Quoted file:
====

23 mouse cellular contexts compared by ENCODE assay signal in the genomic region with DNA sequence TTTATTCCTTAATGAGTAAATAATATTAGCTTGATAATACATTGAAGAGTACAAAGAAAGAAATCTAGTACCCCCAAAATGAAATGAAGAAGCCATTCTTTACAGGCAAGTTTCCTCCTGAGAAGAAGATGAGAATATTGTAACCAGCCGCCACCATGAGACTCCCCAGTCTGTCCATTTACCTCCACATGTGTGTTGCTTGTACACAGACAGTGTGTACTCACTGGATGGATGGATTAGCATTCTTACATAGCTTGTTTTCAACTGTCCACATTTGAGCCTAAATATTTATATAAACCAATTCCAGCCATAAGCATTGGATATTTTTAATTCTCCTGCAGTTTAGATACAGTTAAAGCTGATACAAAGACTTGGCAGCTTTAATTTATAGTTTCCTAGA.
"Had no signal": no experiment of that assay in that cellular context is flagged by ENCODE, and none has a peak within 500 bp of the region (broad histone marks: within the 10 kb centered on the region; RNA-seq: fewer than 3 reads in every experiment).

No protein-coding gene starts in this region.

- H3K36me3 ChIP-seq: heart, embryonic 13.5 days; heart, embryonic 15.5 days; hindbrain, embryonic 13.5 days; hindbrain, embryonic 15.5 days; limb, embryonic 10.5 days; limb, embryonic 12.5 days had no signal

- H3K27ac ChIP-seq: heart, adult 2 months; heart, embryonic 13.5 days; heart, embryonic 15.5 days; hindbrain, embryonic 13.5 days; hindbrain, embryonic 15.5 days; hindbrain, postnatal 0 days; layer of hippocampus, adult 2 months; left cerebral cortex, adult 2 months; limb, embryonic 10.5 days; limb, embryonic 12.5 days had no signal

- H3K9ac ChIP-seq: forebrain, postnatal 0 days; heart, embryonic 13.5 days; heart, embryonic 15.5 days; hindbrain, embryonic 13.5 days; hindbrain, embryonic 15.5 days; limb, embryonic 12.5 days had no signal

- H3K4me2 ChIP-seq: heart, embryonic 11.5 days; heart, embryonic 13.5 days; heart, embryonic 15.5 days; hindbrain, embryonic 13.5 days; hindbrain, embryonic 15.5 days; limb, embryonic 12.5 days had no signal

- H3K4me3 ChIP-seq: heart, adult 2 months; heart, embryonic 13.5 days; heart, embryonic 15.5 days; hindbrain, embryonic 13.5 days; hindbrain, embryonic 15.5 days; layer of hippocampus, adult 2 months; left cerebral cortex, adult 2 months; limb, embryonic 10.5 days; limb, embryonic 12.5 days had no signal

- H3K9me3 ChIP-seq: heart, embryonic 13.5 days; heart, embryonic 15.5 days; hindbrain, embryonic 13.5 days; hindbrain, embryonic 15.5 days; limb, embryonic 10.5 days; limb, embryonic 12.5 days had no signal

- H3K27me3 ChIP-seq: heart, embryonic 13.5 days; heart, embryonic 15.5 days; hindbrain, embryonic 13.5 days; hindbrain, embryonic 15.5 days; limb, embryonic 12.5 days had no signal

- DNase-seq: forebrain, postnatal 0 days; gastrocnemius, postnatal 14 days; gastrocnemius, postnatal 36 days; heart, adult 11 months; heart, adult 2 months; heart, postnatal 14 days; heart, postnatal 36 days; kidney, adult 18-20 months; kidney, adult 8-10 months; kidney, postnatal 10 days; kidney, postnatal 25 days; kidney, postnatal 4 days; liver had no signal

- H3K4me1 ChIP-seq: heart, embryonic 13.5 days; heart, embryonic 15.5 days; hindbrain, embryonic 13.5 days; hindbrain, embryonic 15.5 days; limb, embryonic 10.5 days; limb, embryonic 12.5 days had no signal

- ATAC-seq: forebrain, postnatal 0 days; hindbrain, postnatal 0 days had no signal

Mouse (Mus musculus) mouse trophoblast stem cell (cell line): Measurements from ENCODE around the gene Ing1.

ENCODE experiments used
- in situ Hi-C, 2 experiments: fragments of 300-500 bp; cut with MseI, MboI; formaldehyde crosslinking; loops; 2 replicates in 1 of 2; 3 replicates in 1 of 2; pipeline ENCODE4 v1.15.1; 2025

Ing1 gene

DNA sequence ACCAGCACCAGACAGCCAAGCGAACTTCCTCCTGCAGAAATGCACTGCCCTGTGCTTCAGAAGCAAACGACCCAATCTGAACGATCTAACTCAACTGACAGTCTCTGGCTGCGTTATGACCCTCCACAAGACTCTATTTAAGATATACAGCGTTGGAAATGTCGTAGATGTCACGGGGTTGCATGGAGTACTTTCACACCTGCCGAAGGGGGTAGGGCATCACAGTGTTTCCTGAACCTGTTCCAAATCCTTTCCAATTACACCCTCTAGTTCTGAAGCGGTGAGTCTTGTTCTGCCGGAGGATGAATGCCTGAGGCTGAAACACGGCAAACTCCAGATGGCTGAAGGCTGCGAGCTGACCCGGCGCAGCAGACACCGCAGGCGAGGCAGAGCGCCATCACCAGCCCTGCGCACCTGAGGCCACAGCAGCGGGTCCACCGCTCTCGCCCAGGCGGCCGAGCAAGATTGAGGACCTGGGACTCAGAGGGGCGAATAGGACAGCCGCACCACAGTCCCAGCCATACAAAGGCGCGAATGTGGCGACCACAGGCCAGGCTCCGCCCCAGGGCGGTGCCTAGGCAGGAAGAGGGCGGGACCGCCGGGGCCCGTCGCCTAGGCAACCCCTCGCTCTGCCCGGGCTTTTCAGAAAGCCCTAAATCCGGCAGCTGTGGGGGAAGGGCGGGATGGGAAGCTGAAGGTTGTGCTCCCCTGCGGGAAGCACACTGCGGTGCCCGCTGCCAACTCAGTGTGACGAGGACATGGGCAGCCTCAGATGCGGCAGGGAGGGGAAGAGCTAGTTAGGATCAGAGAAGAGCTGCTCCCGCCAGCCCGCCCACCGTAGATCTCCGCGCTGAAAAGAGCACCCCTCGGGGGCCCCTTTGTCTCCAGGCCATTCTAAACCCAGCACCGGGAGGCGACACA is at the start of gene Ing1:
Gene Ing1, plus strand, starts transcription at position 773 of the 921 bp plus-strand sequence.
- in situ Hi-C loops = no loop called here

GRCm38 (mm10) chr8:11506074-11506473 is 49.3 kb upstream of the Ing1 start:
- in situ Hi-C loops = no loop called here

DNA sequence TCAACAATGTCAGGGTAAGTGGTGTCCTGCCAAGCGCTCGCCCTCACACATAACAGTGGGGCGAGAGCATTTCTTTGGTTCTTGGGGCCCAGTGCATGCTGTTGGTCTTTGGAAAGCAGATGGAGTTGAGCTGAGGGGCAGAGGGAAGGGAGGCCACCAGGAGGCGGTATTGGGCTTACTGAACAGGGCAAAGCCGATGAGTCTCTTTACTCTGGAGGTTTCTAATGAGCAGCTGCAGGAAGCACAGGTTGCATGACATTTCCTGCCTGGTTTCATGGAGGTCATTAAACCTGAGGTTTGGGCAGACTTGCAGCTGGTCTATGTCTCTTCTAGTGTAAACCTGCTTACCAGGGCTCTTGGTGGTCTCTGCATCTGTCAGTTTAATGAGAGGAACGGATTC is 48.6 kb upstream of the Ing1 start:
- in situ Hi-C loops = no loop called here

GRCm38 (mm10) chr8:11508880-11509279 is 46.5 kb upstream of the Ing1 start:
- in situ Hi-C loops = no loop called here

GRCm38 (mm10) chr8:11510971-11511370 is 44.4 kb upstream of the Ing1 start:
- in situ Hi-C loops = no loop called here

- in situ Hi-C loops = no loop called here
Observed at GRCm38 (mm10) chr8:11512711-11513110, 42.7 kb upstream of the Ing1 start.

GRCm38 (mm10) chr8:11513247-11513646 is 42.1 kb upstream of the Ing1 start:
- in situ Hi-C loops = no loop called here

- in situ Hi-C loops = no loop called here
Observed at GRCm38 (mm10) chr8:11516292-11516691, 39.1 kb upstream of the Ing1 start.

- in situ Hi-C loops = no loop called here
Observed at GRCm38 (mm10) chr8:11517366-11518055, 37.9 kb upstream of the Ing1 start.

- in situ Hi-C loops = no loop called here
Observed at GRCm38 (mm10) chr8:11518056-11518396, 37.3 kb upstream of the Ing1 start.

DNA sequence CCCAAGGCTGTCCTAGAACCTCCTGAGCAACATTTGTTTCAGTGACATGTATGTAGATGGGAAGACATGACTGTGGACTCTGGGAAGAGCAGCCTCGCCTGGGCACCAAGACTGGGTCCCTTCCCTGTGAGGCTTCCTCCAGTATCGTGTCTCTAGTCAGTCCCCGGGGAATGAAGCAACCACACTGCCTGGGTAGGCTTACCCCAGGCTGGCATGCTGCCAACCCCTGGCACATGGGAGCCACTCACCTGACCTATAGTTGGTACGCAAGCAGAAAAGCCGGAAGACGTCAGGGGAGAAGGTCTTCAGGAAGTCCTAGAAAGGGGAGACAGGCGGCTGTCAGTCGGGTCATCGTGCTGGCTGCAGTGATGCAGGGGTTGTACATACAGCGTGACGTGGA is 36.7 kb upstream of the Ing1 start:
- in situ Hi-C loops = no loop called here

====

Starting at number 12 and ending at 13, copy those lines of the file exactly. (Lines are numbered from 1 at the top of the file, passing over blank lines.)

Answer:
- H3K4me1 ChIP-seq: heart, embryonic 13.5 days; heart, embryonic 15.5 days; hindbrain, embryonic 13.5 days; hindbrain, embryonic 15.5 days; limb, embryonic 10.5 days; limb, embryonic 12.5 days had no signal

- ATAC-seq: forebrain, postnatal 0 days; hindbrain, postnatal 0 days had no signal